Juror B29 became the second juror in the George Zimmerman trial to speak out, saying she believed the Neighborhood Watch volunteer "got away with murder" when he shot Trayvon Martin, but the prosecution could not prove it during the trial.
Juror B29's interview with ABC News' "Good Morning America" anchor Robin Roberts was first aired in portions on Thursday
. Juror B37 was the first Zimmerman juror to speak out when she was interviewed by CNN's Anderson Cooper
ABC News said the court in Seminole County, Fla., still has a seal on the jurors' identities in place. Unlike Juror B37, Juror B29 allowed her face to be shown, but used only her first name of Maddy in the interview, ABC News said.
"You can't put the man in jail even though in our hearts we felt he was guilty," Maddy told Roberts in the interview. "But we had to grab our hearts and put it aside and look at the evidence."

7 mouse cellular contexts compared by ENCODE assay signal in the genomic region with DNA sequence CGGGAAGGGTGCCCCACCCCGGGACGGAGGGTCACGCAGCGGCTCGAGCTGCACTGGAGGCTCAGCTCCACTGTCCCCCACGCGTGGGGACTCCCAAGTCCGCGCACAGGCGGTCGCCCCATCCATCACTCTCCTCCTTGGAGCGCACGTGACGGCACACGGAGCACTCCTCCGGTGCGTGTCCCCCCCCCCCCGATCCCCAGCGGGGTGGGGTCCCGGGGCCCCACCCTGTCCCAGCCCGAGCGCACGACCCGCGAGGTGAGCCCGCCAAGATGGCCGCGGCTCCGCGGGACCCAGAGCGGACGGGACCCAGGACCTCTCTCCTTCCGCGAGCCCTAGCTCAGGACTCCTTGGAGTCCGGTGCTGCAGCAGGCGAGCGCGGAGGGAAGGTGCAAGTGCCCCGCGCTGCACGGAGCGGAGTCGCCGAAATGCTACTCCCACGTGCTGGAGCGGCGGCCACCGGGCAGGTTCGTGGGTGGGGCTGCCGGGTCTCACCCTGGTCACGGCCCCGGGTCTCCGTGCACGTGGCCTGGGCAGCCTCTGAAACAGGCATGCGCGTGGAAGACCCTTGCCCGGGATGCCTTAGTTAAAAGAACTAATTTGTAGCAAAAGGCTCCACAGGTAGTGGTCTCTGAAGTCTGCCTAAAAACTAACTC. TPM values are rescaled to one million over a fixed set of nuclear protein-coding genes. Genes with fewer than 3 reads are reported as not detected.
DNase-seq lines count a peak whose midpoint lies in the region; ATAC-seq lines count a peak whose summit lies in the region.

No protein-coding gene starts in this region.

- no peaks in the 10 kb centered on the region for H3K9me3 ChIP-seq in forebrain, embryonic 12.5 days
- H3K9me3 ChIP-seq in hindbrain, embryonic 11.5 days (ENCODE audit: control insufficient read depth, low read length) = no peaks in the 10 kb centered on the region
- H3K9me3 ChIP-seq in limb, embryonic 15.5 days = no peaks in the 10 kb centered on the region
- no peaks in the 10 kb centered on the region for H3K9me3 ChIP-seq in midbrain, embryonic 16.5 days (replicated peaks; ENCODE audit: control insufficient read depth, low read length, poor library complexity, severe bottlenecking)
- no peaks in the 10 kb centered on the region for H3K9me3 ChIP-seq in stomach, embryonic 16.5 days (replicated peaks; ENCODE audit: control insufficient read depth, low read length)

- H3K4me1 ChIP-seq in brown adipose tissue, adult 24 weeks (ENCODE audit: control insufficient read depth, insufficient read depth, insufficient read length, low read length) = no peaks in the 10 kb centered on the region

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Zimmerman, 29, told authorities he shot and killed Martin, 17, in Sanford on Feb. 26, 2012, maintaining he fired in self-defense after the unarmed teenager beat him in a confrontation.
Maddy, 36, a Puerto Rican and the only minority on the six-woman jury, said she did not believe the case was about race but did not want to speak for her fellow jurors, batting away charges that Zimmerman, 29, profiled Martin, 17, because he was black, ABC News said.
Maddy told Roberts that she initially voted to convict Zimmerman of second-degree manslaughter charges but as deliberations went on, realized there wasn't enough proof to convict Zimmerman of murder or manslaughter under Florida law.
Maddy told Roberts she continues to struggle with the Zimmerman verdict and her decision.
"As much as we were trying to find this man guilty…they give you a booklet that basically tells you the truth, and the truth is that there was nothing that we could do about it," Maddy told ABC News. "I feel the verdict was already told."
Martin's mother, Sybrina Fulton, said in a statement she was "devastated" by the Maddy's comments but hoped everything can be done "to make sure that this never happens to another child," according to the Orlando Sentinel
ABC News said Zimmerman' defense attorney Mark O'Mara declined comment until he could see the entire interview.
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